12-12-12

I can never remember which comes first when you write the date that way, the month or the day.  So I looked it up and as with most things, it depends…

Seems if you live in the US, the month comes first, and if you live in almost the rest of the world, the day comes first.  Here is one explanation for the difference:

As a UK citizen who has worked for a US company, I have never had this explained to me and I have asked! Logic would dictate that you start with the smallest unit (a day) followed by the next largest (a month) and completed by the biggest (a year) However this is logical and would explain why the Americans don’t do it. We use a temperature scale where water freezes at 0 and boils at 100. In the US they use a system where water freezes at 32 and boils at 212. Logic?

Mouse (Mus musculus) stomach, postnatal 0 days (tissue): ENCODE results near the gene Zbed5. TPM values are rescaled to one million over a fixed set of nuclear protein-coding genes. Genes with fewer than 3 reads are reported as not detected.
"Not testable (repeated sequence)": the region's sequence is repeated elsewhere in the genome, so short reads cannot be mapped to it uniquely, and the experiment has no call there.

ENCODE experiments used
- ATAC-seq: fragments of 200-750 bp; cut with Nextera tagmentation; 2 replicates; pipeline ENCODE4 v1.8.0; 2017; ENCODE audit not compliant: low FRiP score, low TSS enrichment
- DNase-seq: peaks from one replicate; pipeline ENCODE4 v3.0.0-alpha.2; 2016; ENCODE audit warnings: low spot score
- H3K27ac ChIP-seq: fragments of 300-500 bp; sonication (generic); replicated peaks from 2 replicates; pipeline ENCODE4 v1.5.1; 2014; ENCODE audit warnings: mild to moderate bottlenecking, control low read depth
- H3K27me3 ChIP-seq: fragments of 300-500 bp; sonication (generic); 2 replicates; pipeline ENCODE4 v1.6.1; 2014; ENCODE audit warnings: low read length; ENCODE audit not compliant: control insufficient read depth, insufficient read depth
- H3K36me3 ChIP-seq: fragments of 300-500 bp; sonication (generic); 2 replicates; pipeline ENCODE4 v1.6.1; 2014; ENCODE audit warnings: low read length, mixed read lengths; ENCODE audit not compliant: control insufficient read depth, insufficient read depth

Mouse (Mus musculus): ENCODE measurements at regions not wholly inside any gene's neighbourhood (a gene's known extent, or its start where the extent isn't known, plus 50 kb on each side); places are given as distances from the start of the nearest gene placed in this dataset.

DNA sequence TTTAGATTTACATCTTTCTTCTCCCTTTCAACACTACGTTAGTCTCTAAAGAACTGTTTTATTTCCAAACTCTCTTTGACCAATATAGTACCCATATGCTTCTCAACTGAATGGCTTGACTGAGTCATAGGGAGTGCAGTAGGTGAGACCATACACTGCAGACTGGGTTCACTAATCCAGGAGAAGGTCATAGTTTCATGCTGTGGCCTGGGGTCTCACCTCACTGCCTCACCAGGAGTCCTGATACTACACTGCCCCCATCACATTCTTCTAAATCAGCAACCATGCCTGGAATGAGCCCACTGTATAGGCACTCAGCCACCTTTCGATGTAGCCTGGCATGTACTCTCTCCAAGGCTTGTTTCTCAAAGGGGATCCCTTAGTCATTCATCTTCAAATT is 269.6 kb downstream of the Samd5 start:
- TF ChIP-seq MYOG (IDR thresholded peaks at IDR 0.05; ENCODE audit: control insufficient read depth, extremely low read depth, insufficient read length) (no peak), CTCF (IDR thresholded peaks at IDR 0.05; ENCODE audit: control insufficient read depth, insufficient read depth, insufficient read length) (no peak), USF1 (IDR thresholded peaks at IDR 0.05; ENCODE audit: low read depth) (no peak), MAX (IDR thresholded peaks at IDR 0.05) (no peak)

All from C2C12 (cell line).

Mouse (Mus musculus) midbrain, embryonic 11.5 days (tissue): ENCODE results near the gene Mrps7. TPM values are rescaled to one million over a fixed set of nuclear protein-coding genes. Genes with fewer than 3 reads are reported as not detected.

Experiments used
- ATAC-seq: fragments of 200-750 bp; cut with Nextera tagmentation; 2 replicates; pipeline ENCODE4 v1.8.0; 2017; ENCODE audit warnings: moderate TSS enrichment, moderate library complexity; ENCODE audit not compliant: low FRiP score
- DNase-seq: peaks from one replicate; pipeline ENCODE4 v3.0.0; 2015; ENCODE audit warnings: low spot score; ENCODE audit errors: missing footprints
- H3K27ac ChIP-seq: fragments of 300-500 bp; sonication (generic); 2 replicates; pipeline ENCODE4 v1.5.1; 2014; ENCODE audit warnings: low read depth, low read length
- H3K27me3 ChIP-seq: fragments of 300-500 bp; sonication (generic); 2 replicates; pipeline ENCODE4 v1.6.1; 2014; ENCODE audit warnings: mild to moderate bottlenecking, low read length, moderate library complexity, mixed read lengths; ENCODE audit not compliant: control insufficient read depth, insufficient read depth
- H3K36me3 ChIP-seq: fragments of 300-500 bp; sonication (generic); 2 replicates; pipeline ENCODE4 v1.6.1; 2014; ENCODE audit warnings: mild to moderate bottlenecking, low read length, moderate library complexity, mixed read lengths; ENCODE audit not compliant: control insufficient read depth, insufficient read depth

I’ve done it! I have figured it out. Americans write like they speak, or speak the way a word appears. The u goes from colour, lieutenant becomes lootenant and not leftenant. A British person would say “See you on the 30th of May” an American would say “See you May 30th” Verbally they swop the day and the month around, so they write it that way.

Except that today it makes no difference at all.

JVH

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